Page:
OK: I find it useful to create work that can reach the public in an entirely different way. A past Illegal Art project we did was based on lost and found items and it was created entirely of the public’s voice recordings through calling a 1-800 number. But technology, and especially Social Media, can be distracting, costly (time and money) and confusing. It is good to use it in small chunks and not let it take over your life.

CH.89: Do you think being an artist allows you to view the world differently from those who don’t follow creative paths?

OK: Everyone has a unique way of seeing the world but I think those who trust their creative bend see many things as opportunities rather than roadblocks, annoyances or mundane everyday experiences.

CH.89: Do you enjoy traveling? If so, do you have a favorite city?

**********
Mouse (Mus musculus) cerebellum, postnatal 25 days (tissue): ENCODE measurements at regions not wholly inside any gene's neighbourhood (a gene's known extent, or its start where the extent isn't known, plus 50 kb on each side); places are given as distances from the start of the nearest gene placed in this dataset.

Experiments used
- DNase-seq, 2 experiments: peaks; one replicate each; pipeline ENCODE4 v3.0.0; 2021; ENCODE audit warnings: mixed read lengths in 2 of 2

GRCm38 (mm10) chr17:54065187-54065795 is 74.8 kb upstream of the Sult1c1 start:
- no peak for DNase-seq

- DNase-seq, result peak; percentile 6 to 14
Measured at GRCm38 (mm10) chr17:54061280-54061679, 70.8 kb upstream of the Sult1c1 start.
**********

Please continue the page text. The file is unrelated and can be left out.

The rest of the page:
OK: I love to travel. After 15 years in New York City, my wife and I moved to Berlin last summer (2015). We love it here. Other favorites: Istanbul, Oaxaca, Tel Aviv, Lecce. I love the regions of Umbria, all over Sicily, Baja California Sur, the Eastern Sierra of California.

CH.89: Do you have a favorite author or book?

OK: I don’t. I love many authors and many books. I keep Zen Telegrams, by Paul Reps, next to my bed. No matter how many times I read that book I seem to always find a new poem. Is there something magical about it or am I just tired when I read it at the end of the day? I can’t figure it out. I am looking at a catalog by Carlo Mollino right now and just finished Regarding The Pain of Others, written by Susan Sontag.